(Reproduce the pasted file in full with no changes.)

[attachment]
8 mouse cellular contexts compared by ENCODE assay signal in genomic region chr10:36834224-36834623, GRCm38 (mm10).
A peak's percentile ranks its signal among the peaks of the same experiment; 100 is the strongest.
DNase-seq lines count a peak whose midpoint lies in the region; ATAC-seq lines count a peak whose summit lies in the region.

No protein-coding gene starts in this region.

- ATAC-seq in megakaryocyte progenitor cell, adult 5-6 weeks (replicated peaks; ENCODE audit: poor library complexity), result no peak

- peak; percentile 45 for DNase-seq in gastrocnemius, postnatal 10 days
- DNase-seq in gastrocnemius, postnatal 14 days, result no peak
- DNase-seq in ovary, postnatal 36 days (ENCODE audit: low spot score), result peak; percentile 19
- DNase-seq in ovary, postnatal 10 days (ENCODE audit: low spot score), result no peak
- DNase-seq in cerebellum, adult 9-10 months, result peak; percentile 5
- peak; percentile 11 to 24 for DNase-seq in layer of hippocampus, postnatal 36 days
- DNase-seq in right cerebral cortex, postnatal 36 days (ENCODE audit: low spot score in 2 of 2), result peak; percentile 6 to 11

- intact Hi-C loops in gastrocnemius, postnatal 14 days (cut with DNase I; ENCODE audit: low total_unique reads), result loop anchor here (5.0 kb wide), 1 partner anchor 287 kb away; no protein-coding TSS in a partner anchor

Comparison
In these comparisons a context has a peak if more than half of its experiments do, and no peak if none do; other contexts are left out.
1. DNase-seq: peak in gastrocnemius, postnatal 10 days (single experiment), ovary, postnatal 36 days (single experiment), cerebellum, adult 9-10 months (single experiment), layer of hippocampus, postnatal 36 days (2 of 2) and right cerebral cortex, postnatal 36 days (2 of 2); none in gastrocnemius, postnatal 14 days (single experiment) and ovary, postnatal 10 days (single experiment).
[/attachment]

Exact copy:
8 mouse cellular contexts compared by ENCODE assay signal in genomic region chr10:36834224-36834623, GRCm38 (mm10).
A peak's percentile ranks its signal among the peaks of the same experiment; 100 is the strongest.
DNase-seq lines count a peak whose midpoint lies in the region; ATAC-seq lines count a peak whose summit lies in the region.

No protein-coding gene starts in this region.

- ATAC-seq in megakaryocyte progenitor cell, adult 5-6 weeks (replicated peaks; ENCODE audit: poor library complexity), result no peak

- peak; percentile 45 for DNase-seq in gastrocnemius, postnatal 10 days
- DNase-seq in gastrocnemius, postnatal 14 days, result no peak
- DNase-seq in ovary, postnatal 36 days (ENCODE audit: low spot score), result peak; percentile 19
- DNase-seq in ovary, postnatal 10 days (ENCODE audit: low spot score), result no peak
- DNase-seq in cerebellum, adult 9-10 months, result peak; percentile 5
- peak; percentile 11 to 24 for DNase-seq in layer of hippocampus, postnatal 36 days
- DNase-seq in right cerebral cortex, postnatal 36 days (ENCODE audit: low spot score in 2 of 2), result peak; percentile 6 to 11

- intact Hi-C loops in gastrocnemius, postnatal 14 days (cut with DNase I; ENCODE audit: low total_unique reads), result loop anchor here (5.0 kb wide), 1 partner anchor 287 kb away; no protein-coding TSS in a partner anchor

Comparison
In these comparisons a context has a peak if more than half of its experiments do, and no peak if none do; other contexts are left out.
1. DNase-seq: peak in gastrocnemius, postnatal 10 days (single experiment), ovary, postnatal 36 days (single experiment), cerebellum, adult 9-10 months (single experiment), layer of hippocampus, postnatal 36 days (2 of 2) and right cerebral cortex, postnatal 36 days (2 of 2); none in gastrocnemius, postnatal 14 days (single experiment) and ovary, postnatal 10 days (single experiment).